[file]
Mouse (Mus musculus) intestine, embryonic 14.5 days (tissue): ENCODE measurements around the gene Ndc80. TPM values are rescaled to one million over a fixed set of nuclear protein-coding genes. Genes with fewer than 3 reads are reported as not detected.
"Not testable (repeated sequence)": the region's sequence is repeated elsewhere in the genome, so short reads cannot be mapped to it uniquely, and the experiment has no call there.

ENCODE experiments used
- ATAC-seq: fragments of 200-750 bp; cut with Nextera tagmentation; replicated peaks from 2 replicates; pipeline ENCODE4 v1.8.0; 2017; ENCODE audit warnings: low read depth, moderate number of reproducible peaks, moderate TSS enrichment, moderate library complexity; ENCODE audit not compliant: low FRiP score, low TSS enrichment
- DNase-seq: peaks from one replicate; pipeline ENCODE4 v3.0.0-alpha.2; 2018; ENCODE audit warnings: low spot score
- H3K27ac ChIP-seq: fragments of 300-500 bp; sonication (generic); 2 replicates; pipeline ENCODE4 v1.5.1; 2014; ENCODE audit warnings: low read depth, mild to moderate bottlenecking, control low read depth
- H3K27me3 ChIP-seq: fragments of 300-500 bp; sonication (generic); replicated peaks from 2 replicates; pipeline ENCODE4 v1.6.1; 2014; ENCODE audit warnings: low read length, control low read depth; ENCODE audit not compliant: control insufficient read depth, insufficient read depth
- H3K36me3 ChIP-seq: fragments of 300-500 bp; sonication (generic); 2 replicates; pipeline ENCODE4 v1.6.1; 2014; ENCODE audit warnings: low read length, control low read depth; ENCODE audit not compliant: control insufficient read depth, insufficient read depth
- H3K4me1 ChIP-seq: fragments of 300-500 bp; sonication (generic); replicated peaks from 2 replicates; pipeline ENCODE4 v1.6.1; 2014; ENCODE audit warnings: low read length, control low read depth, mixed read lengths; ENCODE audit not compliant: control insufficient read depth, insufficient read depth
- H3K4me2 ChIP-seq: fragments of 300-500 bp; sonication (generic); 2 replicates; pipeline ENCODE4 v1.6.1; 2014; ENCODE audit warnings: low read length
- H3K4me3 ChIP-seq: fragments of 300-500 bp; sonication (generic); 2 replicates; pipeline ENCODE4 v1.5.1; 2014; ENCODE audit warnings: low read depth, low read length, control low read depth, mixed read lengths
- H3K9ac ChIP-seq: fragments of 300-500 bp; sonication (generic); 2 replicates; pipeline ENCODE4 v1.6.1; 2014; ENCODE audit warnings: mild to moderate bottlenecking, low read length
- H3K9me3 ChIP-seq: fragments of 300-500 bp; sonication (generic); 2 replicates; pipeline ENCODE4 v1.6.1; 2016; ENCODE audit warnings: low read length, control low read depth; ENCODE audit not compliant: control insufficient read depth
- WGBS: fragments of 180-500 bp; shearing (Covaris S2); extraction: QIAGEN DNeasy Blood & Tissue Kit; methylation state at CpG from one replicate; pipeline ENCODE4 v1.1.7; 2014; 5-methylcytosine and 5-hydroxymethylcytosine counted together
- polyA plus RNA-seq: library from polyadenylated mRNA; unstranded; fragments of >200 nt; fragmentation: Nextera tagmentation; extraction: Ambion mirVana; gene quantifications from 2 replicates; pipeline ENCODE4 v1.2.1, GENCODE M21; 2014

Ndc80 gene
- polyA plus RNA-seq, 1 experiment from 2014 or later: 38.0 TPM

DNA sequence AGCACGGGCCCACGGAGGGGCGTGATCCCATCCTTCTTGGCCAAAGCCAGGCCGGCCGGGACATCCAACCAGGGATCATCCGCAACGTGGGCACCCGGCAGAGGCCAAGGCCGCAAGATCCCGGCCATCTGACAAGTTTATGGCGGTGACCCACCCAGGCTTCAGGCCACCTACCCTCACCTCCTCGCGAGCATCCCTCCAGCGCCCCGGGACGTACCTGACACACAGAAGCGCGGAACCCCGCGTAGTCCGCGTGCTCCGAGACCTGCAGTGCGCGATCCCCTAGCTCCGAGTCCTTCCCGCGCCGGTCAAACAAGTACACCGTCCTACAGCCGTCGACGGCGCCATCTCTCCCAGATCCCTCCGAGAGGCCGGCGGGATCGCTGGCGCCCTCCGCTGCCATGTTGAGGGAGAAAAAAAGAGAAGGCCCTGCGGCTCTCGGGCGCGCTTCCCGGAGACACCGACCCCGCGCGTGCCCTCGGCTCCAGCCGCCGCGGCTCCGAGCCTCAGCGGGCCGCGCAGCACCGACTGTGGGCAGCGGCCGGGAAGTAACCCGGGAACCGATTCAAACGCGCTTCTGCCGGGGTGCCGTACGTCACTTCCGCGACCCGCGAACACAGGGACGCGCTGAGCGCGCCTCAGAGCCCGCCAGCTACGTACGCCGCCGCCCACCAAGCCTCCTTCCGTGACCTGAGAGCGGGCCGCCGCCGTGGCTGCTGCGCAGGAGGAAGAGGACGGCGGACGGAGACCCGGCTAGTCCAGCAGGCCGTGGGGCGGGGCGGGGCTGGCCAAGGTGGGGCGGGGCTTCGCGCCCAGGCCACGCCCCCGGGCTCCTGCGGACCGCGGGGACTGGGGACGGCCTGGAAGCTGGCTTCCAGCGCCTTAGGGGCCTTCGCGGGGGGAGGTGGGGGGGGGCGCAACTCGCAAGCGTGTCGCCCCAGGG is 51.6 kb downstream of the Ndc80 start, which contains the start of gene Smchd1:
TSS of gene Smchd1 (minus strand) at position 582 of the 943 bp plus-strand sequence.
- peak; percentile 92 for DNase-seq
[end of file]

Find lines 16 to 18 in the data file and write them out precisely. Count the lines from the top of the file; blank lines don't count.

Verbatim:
Ndc80 gene
- polyA plus RNA-seq, 1 experiment from 2014 or later: 38.0 TPM

DNA sequence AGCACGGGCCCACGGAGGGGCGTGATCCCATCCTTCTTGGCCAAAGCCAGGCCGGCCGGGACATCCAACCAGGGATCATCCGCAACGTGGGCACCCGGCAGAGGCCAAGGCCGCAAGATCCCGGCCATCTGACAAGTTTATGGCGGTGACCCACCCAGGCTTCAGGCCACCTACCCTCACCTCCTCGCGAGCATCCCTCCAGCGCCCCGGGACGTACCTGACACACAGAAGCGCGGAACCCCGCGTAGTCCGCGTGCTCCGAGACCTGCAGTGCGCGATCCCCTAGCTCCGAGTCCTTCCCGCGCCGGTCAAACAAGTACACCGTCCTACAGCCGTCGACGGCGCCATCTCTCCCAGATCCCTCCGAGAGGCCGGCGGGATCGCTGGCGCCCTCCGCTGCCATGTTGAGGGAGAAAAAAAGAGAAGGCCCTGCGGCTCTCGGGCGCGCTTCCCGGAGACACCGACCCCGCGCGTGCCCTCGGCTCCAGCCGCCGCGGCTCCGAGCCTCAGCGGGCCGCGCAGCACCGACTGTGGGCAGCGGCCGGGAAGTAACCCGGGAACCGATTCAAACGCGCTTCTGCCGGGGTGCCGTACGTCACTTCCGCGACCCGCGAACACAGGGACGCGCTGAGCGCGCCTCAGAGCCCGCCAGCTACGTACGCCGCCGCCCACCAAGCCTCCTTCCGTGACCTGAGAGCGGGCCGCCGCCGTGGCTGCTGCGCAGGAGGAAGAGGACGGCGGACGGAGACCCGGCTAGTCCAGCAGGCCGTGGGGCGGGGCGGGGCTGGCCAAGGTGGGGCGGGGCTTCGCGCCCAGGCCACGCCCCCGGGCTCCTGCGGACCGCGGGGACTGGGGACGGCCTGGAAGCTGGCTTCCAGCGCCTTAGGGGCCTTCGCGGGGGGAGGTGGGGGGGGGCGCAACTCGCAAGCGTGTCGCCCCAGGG is 51.6 kb downstream of the Ndc80 start, which contains the start of gene Smchd1: